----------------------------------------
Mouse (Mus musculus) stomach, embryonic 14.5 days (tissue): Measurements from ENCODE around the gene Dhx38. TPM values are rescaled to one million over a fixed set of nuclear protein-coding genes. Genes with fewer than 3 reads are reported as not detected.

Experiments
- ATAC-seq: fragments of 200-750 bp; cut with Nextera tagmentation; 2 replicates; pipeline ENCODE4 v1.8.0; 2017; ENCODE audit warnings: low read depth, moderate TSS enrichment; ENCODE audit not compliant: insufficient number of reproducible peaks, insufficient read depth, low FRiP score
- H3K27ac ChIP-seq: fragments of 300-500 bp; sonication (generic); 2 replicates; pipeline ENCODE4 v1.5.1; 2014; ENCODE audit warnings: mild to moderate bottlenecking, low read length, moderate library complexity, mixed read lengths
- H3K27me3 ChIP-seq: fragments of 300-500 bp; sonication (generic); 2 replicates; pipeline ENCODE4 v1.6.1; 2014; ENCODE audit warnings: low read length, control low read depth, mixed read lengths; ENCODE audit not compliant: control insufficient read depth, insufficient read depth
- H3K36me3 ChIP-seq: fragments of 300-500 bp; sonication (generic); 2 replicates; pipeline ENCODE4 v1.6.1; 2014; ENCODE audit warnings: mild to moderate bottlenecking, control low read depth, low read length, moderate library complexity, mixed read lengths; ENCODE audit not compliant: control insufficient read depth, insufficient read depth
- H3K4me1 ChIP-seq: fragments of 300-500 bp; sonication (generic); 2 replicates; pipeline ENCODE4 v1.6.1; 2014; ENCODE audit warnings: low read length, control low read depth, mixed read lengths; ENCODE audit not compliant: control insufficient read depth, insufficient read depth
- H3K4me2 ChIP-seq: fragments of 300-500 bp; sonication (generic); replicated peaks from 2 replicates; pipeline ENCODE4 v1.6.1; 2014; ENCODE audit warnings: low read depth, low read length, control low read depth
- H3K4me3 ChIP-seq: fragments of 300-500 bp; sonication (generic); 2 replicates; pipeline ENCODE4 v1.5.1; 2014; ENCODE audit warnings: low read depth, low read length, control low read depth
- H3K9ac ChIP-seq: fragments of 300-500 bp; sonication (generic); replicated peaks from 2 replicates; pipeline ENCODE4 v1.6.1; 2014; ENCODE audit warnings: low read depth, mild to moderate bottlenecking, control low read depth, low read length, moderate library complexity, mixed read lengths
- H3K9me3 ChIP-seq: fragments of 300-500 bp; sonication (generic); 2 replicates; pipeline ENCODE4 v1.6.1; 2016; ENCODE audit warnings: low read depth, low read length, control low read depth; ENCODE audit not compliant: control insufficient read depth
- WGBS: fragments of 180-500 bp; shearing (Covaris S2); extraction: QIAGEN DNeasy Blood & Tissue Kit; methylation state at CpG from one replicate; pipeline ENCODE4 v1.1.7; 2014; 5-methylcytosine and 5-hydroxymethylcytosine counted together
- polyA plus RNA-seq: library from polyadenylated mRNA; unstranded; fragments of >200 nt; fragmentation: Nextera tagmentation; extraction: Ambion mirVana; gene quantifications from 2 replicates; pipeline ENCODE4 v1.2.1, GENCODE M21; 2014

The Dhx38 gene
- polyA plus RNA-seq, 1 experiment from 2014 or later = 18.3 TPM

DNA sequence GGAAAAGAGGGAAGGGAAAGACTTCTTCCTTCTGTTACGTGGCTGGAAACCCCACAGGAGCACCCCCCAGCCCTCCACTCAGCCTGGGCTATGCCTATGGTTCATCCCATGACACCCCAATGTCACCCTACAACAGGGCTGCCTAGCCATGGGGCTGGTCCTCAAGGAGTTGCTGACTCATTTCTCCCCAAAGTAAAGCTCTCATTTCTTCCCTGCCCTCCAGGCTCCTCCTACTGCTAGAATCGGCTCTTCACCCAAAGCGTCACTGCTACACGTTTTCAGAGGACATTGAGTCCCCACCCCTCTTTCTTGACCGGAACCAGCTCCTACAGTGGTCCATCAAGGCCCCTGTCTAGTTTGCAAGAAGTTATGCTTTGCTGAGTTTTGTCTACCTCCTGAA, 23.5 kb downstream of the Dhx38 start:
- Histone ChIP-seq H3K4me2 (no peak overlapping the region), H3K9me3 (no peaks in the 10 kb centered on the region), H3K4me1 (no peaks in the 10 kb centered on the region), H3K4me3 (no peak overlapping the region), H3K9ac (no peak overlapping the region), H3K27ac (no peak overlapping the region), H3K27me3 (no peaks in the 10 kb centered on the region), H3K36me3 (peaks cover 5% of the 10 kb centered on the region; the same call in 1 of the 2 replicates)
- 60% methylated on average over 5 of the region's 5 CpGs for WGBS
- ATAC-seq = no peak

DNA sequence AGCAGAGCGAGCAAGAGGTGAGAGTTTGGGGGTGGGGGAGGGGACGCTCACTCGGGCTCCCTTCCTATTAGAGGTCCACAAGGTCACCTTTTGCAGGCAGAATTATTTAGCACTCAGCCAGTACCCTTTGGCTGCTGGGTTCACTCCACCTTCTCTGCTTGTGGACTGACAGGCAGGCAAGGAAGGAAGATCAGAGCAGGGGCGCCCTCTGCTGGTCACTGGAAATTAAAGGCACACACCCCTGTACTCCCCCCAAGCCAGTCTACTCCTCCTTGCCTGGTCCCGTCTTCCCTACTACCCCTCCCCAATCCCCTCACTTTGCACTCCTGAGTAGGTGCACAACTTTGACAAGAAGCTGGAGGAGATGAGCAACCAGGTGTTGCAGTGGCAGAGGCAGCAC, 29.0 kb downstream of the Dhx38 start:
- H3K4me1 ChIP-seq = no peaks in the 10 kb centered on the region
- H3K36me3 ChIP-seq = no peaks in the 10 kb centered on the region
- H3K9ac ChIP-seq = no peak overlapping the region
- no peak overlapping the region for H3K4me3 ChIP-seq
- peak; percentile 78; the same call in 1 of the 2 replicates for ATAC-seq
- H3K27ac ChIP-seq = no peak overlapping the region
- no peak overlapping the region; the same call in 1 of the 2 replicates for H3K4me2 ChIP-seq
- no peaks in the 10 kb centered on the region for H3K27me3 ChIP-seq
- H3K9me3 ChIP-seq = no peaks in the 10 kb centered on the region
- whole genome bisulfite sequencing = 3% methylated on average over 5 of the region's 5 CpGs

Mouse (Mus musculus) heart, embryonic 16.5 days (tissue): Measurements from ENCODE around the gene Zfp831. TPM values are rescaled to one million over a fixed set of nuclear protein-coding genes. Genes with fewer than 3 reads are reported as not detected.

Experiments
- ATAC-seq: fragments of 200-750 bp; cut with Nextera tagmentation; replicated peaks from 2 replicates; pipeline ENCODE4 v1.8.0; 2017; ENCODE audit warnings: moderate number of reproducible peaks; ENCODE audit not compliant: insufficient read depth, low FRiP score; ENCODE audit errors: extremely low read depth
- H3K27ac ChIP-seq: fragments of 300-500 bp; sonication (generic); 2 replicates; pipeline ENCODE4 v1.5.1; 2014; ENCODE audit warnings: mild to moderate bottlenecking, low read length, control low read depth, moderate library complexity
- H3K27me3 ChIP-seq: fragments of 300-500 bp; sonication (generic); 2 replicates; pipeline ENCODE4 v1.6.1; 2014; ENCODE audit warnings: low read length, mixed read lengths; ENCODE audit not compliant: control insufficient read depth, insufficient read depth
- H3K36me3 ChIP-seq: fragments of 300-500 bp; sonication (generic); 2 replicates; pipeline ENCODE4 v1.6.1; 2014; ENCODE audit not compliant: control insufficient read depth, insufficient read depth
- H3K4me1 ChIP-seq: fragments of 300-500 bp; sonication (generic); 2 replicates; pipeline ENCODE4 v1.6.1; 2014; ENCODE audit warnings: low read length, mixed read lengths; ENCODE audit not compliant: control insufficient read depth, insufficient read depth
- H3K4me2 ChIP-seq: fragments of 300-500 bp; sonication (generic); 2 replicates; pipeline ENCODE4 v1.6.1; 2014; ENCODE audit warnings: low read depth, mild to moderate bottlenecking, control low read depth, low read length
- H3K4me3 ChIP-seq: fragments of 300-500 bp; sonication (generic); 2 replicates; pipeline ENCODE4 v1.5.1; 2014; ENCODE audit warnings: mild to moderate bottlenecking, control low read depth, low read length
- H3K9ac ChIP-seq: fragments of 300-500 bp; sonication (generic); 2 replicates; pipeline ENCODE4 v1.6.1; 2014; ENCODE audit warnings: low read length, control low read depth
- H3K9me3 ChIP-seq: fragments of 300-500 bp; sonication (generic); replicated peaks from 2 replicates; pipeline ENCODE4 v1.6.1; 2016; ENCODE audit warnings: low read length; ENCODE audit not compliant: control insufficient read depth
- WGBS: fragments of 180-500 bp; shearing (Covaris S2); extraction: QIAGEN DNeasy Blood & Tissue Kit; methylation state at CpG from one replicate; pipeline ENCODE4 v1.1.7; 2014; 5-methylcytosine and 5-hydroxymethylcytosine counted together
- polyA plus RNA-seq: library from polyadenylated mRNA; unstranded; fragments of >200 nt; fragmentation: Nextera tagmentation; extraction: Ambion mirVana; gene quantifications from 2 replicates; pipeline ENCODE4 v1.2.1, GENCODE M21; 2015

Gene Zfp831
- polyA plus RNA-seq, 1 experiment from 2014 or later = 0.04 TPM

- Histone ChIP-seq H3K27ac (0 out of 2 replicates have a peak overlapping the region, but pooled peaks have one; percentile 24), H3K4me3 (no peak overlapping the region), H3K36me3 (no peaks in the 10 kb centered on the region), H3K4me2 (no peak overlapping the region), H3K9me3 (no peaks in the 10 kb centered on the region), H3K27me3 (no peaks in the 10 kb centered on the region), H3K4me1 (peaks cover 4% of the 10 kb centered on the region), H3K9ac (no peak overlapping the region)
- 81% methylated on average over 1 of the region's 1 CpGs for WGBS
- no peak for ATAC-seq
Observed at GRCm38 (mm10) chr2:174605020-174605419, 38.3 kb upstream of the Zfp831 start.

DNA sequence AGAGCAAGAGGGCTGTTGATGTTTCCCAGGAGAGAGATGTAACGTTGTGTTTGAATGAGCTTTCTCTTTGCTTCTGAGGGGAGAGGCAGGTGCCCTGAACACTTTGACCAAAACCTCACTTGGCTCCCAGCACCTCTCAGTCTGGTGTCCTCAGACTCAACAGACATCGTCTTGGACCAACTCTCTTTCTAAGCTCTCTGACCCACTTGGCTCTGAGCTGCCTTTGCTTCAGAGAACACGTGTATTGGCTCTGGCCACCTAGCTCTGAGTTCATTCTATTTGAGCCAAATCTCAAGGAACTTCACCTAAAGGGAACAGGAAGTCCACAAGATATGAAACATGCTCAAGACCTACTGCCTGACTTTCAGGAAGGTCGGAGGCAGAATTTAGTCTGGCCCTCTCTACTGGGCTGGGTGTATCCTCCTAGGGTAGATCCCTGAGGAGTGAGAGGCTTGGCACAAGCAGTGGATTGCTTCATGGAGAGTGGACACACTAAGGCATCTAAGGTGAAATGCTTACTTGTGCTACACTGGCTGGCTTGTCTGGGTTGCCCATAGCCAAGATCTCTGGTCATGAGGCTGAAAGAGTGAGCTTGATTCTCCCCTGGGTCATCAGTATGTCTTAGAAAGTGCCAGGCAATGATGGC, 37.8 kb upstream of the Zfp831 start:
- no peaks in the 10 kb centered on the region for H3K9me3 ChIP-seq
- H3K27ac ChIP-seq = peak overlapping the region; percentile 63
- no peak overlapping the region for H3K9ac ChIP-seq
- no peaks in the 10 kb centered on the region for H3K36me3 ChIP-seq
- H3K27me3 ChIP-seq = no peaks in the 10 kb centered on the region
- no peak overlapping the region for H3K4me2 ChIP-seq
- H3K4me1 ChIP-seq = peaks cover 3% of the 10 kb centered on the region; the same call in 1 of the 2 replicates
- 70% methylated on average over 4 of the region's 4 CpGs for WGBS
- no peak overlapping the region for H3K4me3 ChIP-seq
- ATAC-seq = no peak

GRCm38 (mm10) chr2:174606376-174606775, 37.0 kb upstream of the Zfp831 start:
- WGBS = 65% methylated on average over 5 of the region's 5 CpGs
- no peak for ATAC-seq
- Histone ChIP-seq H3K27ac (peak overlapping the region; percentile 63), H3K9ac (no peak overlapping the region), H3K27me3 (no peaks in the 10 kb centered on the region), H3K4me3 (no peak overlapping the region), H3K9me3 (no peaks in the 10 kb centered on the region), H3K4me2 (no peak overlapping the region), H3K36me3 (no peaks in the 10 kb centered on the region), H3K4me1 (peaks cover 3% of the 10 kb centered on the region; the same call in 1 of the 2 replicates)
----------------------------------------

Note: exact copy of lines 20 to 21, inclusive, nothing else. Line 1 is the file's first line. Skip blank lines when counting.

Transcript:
DNA sequence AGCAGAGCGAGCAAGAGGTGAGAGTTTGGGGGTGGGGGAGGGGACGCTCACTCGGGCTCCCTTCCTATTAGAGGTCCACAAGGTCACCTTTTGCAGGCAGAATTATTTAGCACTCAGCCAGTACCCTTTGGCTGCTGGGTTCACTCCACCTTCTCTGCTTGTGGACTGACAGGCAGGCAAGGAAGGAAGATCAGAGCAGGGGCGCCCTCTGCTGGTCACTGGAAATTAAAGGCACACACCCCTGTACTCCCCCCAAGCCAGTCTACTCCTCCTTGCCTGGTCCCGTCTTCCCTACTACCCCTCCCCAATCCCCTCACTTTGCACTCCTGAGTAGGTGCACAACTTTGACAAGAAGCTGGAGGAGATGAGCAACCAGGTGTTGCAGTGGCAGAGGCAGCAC, 29.0 kb downstream of the Dhx38 start:
- H3K4me1 ChIP-seq = no peaks in the 10 kb centered on the region